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Posted on Thu, Sep 23, 2010 : 6 a.m.

Three Ann Arbor firms form MeadowLark Energy to provide energy-efficient home renovation services

By Nathan Bomey

Homeowners hoping to get a comprehensive energy audit to address how they can make their home more energy efficient often must visit several service providers to address their needs. 

Sometimes they give up altogether due to the complexity of the process.

That’s why three Ann Arbor businesses have joined together to form a new company called MeadowLark Energy, which is offering building performance auditing and retrofitting services. The company’s goal is to be a one-stop-shop for homeowners looking for help.

MeadowLark Builders, an Ann Arbor-based contractor, formed the company along with Arbor Insulation and BuildScan Thermography. Together, the new company has about 20 employees and is actively hiring to support its energy-efficient home retrofitting service.

MeadowLark Energy.JPG

MeadowLark Energy is offering energy-efficient home renovation services. Pictured (l-r): Kirk Brandon, Jeremy Sell, Doug Selby, Brian Cameron, Craig Warren, Chris Laycock and Lynda Laycock.

Nathan Bomey |

“Building a house as a system requires a company that operates as a system,” said Doug Selby, chief executive officer of MeadowLark Builders and chief operating officer of MeadowLark Energy. “This is a spinoff business that takes the nuts and bolts out of these three businesses and combines them into one.”

Selby said the company has been conducting about half-a-dozen energy retrofit projects on local homes weekly since launching a few weeks ago.

He said he expects demand for energy retrofitting renovation to kick up as awareness grows about the value of investing in energy-efficient HVAC systems, insulation, windows, electrical systems, plumbing and other upgrades.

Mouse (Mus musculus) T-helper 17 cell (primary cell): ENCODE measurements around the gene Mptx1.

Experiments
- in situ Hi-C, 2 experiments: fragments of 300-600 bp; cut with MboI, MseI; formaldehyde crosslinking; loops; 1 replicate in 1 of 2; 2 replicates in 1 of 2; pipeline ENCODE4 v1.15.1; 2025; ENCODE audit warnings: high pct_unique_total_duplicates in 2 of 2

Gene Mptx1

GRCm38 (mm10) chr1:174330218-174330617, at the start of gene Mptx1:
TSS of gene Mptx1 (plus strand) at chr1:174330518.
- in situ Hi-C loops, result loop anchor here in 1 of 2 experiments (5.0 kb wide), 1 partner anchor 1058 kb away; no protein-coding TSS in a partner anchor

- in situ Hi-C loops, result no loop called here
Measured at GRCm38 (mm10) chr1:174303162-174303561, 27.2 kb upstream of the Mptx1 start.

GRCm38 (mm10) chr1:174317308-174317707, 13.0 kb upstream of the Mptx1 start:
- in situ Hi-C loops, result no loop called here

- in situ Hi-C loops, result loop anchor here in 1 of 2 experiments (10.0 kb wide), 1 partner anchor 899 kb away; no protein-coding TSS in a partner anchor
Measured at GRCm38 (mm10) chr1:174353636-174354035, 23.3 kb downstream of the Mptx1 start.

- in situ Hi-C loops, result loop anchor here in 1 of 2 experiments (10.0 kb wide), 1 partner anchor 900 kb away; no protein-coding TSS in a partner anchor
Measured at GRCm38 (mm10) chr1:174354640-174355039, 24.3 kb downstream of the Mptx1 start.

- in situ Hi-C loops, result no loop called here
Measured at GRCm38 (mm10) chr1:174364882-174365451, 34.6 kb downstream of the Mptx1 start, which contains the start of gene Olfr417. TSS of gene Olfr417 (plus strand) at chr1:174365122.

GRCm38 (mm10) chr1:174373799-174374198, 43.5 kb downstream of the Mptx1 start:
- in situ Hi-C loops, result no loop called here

The power bill is “the one variable cost that people can control or try to mitigate,” said Christopher Laycock, general manager of MeadlowLark Energy and former co-owner of BuildScan with his mother, Lynda.

In 2008, the average Michigan household spent $71.58 a month for electricity, according to the U.S. Energy Information Administration.

More than $13 billion energy leaks from homes on an annual basis, according to the federal government’s Corporation for National & Community Service.

U.S. residential electricity usage in 2008 (Source: U.S. Energy Information Administration)

  • Space Cooling: 16.5 percent
  • Lighting: 15.4 percent
  • Water heating: 9.2 percent
  • Space heating: 8.9 percent
  • Refrigeration: 8.0 percent
  • TV and set-top Boxes: 7.3 percent
  • Dryers: 5.6 percent
  • Computers and other digital devices: 3.6 percent
  • Cooking: 2.2 percent
  • Dishwashers: 2.0 percent
  • Freezers: 1.7 percent
  • Clothes washers: 0.7 percent
  • Other: 18.8 percent

Selby identified Masco’s WellHome service as MeadowLark’s chief competitor in Michigan. But he said the Midwest is largely devoid of home performance contractors that can provide all the services a homeowner needs to complete a retrofit project.